Yamaha rider Maverick Vinales was left with “very negative feelings” after the Jerez MotoGP race, having had to push “110%” just to secure a muted seventh-place finish.
Vinales’s optimism from a strong showing in the previous round at Austin was dashed once more as he and fellow Yamaha works rider Valentino Rossi lacked pace and rear grip in daytime heat at Jerez.
The Spaniard, who ran outside of the top 10 for most of the race and whose eventual result was flattered by heavy attrition ahead of him, said there were no positives to take out of the weekend.
“Very negative feelings,” Vinales admitted. “I came from Austin feeling really well after the race because we had made good steps.
“But here we came to the reality, the bike right now is far away from the top.
“We rode 110% of the bike to P7, and if the riders [ahead] didn’t crash we were 10th.
“It is difficult to tell something special because I felt really bad.”
Vinales struggled to conceal his frustration at having had to battle with the customer bikes of Nieto Ducati’s Alvaro Bautista and Marc VDS Honda rookie Franco Morbidelli in the race.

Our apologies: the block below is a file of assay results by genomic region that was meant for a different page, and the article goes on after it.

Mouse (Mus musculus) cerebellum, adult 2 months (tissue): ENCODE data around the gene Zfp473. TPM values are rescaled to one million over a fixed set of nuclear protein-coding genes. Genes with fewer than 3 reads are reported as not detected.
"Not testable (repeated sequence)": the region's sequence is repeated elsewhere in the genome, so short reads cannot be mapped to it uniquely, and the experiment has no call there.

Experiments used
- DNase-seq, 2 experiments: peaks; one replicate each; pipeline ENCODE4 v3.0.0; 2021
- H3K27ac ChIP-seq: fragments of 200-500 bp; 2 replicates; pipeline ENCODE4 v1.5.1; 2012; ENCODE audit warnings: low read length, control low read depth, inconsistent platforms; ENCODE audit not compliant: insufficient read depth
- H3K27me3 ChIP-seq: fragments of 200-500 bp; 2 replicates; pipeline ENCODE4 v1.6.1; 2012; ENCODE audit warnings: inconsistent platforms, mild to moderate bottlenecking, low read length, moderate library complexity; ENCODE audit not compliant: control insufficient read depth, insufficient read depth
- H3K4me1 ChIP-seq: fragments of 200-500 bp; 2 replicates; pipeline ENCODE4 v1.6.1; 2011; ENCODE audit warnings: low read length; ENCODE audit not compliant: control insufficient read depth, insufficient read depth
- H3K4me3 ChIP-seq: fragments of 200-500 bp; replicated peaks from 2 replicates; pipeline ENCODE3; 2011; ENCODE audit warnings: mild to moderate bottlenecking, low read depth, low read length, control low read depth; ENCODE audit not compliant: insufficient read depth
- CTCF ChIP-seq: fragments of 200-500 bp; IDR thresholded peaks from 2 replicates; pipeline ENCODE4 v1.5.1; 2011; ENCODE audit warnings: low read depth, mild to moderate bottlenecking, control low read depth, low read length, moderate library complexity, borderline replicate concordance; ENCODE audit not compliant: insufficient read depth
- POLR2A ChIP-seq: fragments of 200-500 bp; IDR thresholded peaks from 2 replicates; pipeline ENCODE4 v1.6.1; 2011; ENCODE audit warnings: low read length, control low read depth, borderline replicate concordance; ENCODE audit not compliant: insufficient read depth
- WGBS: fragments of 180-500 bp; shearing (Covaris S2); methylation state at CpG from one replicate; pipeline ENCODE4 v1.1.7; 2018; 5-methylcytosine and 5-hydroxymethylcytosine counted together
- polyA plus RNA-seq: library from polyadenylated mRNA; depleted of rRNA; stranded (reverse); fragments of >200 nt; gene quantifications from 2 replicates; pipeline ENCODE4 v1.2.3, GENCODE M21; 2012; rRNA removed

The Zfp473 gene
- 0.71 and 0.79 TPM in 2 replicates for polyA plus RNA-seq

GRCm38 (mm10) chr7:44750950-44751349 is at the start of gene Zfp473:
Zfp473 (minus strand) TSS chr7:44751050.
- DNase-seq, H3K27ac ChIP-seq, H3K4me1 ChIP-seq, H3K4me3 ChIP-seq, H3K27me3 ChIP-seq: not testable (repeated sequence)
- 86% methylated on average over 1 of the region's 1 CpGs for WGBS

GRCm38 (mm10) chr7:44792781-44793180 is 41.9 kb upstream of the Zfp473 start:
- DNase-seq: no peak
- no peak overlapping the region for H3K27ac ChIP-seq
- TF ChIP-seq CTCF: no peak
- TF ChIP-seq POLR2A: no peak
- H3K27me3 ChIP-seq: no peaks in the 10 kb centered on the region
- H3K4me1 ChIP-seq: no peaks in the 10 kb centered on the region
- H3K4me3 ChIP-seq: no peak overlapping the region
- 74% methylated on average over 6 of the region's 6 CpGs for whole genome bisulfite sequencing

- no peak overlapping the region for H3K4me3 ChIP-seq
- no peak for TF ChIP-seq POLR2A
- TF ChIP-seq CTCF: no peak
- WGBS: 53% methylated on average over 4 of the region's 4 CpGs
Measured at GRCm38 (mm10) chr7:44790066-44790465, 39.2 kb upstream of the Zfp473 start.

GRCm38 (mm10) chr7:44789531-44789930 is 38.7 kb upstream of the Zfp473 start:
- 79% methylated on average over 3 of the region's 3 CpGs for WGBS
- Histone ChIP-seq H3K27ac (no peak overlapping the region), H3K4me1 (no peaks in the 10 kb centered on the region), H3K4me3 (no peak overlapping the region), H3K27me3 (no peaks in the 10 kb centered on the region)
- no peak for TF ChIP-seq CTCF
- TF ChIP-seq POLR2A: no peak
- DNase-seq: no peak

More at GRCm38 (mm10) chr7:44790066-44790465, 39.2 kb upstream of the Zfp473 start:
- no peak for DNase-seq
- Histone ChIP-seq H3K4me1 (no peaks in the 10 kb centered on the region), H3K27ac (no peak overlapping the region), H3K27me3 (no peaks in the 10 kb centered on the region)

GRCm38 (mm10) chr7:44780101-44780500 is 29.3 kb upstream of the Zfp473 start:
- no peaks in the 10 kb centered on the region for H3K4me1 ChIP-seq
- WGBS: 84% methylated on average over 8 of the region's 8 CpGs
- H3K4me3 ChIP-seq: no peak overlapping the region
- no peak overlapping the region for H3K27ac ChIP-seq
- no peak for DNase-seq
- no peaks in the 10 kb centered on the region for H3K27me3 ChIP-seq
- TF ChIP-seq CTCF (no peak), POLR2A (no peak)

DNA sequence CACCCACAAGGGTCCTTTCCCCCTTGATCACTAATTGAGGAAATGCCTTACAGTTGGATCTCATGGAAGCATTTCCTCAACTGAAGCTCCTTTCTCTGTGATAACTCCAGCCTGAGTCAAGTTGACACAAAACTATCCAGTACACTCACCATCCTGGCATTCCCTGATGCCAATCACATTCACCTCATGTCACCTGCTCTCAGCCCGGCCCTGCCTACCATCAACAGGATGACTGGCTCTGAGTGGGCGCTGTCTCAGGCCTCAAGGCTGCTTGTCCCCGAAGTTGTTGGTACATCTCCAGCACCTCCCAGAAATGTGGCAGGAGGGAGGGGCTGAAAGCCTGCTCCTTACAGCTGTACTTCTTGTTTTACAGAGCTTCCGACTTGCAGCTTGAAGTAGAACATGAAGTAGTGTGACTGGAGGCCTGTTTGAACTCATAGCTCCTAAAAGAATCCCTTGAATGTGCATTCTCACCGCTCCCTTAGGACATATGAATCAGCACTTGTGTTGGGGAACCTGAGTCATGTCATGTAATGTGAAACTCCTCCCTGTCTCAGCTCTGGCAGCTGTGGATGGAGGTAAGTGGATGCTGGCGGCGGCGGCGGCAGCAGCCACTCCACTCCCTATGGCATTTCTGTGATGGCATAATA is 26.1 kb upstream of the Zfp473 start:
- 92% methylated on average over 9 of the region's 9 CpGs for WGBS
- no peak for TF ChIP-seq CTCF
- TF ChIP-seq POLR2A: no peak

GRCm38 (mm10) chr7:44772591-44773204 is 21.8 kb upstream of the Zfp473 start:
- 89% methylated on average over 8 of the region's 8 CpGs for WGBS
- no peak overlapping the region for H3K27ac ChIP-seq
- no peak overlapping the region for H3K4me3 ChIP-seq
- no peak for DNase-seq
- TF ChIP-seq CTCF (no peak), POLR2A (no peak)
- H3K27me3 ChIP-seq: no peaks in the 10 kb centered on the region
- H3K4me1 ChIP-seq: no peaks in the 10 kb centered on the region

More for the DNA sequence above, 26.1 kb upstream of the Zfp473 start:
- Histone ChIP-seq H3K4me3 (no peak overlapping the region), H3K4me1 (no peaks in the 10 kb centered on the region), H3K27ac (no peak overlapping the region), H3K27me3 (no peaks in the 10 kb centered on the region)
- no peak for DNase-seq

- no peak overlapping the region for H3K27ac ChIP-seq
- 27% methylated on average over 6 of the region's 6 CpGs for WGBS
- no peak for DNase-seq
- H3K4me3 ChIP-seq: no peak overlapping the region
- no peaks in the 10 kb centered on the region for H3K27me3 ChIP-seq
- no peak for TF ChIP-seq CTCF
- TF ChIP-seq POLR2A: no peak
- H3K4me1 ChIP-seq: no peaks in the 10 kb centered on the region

“I was behind Alvaro and Morbidelli, who rode a fantastic race, but even with that this is not our place,” he said.
“Our place is fighting for the podium, some places [for the] win, and it’s frustrating honestly because I cannot ride.”
Like his team-mate Rossi, Vinales again insisted Yamaha’s poor performance in the Spanish conditions stemmed from electronics – adding that he felt he had no way of countering the bike’s weaknesses.
“It’s 10 months I am telling the same, I have no grip, no grip, 10 months. When I arrive at the tracks that are maybe a little bit hot, maybe the track is not perfect, I have no grip, it’s impossible,” he said.
“One weekend I have to ride three riding styles, different styles to make the bike work and nothing works.
“So I ride like [Jorge] Lorenzo-style, I try to make everything for the bike to work, and finally we have the same problem that the bike is not accelerating.
“So that means it is only one thing: it’s the electronics that are not working, for sure.”
Vinales was fourth, four tenths of a second off the pacesetting older-specification Tech3 Yamaha of Johann Zarco, in the post-Spanish Grand Prix test on Monday.
“Monday is always positive but we have to be positive on Sunday,” Vinales said. “We still didn’t solve nothing.”
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